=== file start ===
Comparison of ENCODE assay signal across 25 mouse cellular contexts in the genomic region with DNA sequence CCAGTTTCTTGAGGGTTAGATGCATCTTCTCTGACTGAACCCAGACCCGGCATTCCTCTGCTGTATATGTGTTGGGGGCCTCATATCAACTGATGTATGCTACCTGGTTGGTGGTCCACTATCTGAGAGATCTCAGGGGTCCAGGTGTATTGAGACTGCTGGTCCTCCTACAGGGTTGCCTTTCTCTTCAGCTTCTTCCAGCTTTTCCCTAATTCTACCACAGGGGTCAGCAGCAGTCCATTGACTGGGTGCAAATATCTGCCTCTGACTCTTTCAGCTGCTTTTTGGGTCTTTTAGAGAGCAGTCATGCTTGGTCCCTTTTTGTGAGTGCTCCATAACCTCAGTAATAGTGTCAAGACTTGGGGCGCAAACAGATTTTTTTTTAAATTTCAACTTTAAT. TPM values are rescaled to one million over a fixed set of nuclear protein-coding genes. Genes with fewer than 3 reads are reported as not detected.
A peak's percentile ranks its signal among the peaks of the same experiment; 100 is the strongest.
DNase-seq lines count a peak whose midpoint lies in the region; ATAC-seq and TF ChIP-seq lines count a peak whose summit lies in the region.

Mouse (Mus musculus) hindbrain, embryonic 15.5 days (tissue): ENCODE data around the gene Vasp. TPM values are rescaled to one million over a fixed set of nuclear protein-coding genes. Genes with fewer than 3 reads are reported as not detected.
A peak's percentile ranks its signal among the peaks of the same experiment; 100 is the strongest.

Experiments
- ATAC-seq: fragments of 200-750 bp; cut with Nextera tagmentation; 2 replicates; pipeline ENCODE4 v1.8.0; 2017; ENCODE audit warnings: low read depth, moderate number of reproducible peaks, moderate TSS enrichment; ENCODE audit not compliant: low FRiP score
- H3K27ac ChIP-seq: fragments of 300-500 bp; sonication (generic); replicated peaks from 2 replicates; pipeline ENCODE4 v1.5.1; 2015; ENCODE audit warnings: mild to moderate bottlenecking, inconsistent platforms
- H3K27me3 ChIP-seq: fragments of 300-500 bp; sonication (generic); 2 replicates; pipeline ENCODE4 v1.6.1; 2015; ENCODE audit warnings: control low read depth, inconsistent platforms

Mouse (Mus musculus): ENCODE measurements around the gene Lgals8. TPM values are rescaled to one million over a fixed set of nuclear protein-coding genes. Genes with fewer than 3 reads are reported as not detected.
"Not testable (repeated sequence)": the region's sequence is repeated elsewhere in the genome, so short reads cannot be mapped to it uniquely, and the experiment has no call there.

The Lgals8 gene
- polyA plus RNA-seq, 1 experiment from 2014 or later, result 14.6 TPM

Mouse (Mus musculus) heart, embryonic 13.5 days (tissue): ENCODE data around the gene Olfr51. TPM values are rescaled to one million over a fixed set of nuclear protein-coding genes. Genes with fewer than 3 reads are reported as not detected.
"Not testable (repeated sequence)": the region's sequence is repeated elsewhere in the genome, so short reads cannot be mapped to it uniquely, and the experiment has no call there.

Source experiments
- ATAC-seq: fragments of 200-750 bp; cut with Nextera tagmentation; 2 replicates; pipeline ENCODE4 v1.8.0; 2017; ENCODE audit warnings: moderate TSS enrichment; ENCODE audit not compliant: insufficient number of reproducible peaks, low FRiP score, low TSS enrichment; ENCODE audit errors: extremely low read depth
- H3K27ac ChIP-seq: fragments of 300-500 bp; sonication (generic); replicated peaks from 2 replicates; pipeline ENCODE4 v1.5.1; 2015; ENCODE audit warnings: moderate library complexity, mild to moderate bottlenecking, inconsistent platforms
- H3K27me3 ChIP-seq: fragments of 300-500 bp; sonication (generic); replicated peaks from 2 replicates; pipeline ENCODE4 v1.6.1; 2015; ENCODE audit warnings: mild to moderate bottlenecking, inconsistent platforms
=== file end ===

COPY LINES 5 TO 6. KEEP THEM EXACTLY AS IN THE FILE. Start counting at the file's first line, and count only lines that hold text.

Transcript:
A peak's percentile ranks its signal among the peaks of the same experiment; 100 is the strongest.

Experiments